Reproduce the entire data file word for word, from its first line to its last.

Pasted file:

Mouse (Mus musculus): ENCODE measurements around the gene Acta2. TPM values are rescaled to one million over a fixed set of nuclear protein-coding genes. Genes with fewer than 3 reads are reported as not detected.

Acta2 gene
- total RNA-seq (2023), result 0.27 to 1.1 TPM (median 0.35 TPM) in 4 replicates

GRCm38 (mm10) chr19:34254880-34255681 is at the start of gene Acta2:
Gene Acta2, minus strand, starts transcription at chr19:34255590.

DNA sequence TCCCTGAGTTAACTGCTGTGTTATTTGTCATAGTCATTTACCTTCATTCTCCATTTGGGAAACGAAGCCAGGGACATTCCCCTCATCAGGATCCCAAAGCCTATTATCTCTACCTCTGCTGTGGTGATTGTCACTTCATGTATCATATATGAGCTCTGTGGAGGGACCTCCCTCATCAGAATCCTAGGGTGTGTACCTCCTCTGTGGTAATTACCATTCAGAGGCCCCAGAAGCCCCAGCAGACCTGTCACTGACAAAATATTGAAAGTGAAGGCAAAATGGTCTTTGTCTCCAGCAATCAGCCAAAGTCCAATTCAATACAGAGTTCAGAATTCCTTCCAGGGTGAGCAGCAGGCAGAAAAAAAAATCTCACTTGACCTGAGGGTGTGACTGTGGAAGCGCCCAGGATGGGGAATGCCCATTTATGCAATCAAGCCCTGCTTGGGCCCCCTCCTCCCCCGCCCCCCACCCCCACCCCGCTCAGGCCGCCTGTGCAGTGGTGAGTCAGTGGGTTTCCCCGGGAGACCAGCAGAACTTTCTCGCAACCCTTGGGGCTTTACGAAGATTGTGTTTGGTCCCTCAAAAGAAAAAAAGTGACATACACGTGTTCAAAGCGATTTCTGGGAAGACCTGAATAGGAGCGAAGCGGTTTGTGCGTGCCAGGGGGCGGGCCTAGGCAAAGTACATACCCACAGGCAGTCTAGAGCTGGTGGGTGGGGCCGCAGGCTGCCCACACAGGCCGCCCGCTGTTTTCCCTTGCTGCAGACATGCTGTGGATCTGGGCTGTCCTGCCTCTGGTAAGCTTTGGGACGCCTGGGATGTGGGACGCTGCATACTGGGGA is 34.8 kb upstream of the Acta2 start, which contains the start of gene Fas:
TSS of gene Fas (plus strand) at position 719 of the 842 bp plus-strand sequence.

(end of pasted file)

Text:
Mouse (Mus musculus): ENCODE measurements around the gene Acta2. TPM values are rescaled to one million over a fixed set of nuclear protein-coding genes. Genes with fewer than 3 reads are reported as not detected.

Acta2 gene
- total RNA-seq (2023), result 0.27 to 1.1 TPM (median 0.35 TPM) in 4 replicates

GRCm38 (mm10) chr19:34254880-34255681 is at the start of gene Acta2:
Gene Acta2, minus strand, starts transcription at chr19:34255590.

DNA sequence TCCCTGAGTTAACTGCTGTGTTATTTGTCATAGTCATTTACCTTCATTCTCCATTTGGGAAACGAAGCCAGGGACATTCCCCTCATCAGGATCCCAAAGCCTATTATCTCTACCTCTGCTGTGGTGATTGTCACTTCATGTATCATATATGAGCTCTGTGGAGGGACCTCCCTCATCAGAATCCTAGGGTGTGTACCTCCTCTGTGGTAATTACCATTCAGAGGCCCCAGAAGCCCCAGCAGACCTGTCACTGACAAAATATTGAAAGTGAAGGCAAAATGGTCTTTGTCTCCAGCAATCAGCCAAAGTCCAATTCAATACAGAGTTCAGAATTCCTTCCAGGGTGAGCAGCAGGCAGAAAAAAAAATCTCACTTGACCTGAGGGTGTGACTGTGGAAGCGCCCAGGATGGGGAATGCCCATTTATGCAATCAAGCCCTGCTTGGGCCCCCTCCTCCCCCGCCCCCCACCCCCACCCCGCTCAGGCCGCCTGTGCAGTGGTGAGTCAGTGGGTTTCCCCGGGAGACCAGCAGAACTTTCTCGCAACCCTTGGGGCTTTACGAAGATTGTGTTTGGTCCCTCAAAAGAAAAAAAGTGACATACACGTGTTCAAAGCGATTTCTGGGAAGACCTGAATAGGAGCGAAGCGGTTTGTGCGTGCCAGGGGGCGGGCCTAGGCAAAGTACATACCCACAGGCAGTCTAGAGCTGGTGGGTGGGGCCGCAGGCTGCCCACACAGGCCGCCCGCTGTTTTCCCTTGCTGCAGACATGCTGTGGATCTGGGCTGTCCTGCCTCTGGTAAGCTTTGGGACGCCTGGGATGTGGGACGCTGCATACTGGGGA is 34.8 kb upstream of the Acta2 start, which contains the start of gene Fas:
TSS of gene Fas (plus strand) at position 719 of the 842 bp plus-strand sequence.